A new Federal Communications Commission ruling could challenge medical-debt collectors seeking to contact patients on their cellphones.
The FCC this summer issued an interpretive ruling on the decades-old Telephone Consumer Protection Act after a number of petitioners asked for clarity on issues including autodialing, consent to call and reaching wrong numbers, particularly for cellphones.
The petitioners wanted greater flexibility. But the FCC made it clear that the onus is on debt collectors to confirm express consent before autodialing a cellphone. The challenge, debt collectors say, is that the ruling leaves no leeway when a collection agency doesn't know they have the wrong number for someone.
The industrywide order provides some exceptions for appointment reminders and test results. But the FCC “was very explicit” that the exemptions did not extend to bill collection efforts, said Robert Föehl, general counsel at ACA International, the Association of Credit and Collection Professionals.
Medical-debt collectors say they're working quickly to comply with the changes. Penalties start at $500 and can swell to $1,500 for willful violations.
Hospitals need to be aware of the rule changes because they can be held liable even when it is their vendors who fail to comply with regulations, said George Buck, president of Frost-Arnett, a Nashville-based collections company. “The healthcare world is behind the curve when it comes to getting consent,” he said.
Providers must get express written consent to call patients on their cellphones about billing issues.
Despite record-high levels of insurance coverage, a number of health systems are reporting an increase in bad debt as more patients come in with high-deductible plans. Each year, that adds up to millions of calls from healthcare debt collectors.
Parallon Business Solutions, the revenue-cycle management company owned by HCA, has been trying to reduce the number of autodial calls it makes. “We find it makes no sense to dial someone 50 or 60 times,” said Leslie Newman, Parallon's managing counsel.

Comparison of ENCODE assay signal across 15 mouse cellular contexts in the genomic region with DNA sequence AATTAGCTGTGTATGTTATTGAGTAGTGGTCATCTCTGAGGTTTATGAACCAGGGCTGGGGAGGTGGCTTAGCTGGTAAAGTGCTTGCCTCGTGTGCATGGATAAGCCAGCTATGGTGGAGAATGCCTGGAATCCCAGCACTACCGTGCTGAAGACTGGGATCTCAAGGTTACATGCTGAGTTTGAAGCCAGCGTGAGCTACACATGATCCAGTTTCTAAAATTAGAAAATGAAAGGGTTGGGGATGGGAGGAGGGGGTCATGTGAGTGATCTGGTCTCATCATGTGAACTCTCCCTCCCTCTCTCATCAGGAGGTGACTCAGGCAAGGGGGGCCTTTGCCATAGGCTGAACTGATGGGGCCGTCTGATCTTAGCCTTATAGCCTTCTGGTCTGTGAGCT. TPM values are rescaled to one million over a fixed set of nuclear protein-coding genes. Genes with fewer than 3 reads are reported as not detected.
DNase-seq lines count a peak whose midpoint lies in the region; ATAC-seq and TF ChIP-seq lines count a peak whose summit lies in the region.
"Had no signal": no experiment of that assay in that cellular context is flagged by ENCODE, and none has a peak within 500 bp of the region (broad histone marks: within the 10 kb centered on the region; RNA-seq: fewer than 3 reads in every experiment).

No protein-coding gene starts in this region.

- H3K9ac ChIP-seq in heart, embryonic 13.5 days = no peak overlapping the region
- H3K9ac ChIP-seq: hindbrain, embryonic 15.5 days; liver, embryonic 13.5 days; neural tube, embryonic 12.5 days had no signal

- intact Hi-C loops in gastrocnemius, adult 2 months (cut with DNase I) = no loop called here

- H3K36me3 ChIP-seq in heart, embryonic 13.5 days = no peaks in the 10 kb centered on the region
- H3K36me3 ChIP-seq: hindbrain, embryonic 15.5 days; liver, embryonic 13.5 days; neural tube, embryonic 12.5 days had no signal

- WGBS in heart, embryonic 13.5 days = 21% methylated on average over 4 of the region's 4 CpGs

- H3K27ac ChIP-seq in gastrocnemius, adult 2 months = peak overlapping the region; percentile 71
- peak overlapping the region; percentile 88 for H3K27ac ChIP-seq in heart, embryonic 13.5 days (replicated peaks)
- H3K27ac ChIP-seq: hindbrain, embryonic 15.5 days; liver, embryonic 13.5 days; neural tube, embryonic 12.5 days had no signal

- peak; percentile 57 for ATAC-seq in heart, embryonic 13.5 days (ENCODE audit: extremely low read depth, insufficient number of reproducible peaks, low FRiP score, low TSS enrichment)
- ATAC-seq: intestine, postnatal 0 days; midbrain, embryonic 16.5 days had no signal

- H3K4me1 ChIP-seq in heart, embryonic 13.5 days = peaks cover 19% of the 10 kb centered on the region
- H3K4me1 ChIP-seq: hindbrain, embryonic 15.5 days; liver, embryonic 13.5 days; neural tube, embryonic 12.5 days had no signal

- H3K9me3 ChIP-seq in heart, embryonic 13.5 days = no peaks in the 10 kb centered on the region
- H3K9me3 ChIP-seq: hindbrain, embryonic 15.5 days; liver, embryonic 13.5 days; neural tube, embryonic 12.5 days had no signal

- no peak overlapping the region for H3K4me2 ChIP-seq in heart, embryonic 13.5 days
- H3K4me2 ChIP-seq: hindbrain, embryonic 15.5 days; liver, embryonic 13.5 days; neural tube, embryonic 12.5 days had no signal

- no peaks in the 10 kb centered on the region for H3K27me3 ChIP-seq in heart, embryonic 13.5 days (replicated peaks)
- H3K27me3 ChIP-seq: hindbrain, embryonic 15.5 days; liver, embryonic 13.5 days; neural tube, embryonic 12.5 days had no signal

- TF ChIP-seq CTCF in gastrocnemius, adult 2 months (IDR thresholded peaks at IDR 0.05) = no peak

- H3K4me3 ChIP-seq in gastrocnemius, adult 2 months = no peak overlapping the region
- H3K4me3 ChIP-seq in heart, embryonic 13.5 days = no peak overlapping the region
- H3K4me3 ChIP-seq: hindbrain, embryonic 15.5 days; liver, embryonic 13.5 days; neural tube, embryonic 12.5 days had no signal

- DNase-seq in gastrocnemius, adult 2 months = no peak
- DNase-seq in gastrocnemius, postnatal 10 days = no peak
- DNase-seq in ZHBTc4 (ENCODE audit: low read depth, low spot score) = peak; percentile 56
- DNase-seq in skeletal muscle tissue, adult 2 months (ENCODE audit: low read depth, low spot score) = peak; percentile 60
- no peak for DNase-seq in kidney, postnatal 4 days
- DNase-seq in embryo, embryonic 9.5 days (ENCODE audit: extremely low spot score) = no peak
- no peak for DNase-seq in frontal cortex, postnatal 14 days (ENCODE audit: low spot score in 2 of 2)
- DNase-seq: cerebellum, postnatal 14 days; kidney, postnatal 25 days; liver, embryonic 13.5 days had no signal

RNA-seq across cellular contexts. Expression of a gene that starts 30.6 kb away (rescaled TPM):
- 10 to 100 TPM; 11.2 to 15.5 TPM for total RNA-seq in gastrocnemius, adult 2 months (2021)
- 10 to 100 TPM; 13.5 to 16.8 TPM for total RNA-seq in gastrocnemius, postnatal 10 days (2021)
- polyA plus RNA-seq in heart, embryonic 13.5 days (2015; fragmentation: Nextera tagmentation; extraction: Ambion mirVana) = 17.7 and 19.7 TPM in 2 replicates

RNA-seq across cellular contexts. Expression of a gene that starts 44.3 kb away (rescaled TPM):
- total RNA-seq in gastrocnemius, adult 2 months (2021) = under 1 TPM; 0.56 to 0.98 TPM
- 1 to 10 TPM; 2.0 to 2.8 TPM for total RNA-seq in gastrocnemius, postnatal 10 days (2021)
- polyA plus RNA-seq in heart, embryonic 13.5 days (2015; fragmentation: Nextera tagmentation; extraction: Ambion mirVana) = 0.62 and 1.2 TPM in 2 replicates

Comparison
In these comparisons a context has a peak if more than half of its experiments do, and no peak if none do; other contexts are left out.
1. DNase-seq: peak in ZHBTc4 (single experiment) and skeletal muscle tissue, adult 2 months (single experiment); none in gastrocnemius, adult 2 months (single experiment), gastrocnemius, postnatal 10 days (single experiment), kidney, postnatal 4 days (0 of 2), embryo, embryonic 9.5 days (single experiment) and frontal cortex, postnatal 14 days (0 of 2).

Still, she described the calls as “highly effective initially”—within the first 20 to 30 attempts.
Many of those unanswered calls go straight to an automated voicemail message that's little more than a recording of a phone number, without a name attached. And that's precisely the situation where debt collectors can now get into trouble.
The FCC allows debt collectors to mistakenly dial a number one time without penalty—but if that call goes to a generic voicemail message, debt collectors have no way of knowing that they're now on the hook for up to $500 per call going forward. “There's a practical problem,” Föehl said. “There's no way to be 100% compliant.”
ACA International immediately filed a lawsuit challenging the interpretive ruling, arguing that it is at odds with Congress' original intent. The group is hoping for a resolution within a year, but until then, the ruling stands, Föehl said.
The growing scrutiny on medical- debt collection practices extends far beyond the Telephone Consumer Protection Act, or TCPA. State and federal regulators have put the healthcare industry on watch, including the Consumer Financial Protection Board, which held a public hearing in December to address the “unnecessary and frustrating challenges” people face after they incur a medical bill.
A study by the board last year found that medical debt accounts for 52% of collection marks on credit reports. Moreover, consumer credit scores overstate the effect of medical debt, even when overdue bills are paid.
The number of TCPA-related lawsuits increased 560% between 2010 and 2014, according to ACA International, citing numbers from WebRecon, which helps debt collectors identify problematic phone numbers.
Medical debt was the reason for 14% of complaints filed with the Consumer Financial Protection Board last December, WebRecon found. And most complaints came from people pursued for debt they did not owe.
The ruling is likely to become increasingly relevant as cellphones replace landlines. Nearly 60% of households are primarily or exclusively wireless, according to a 2014 survey from the Centers for Disease Control and Prevention.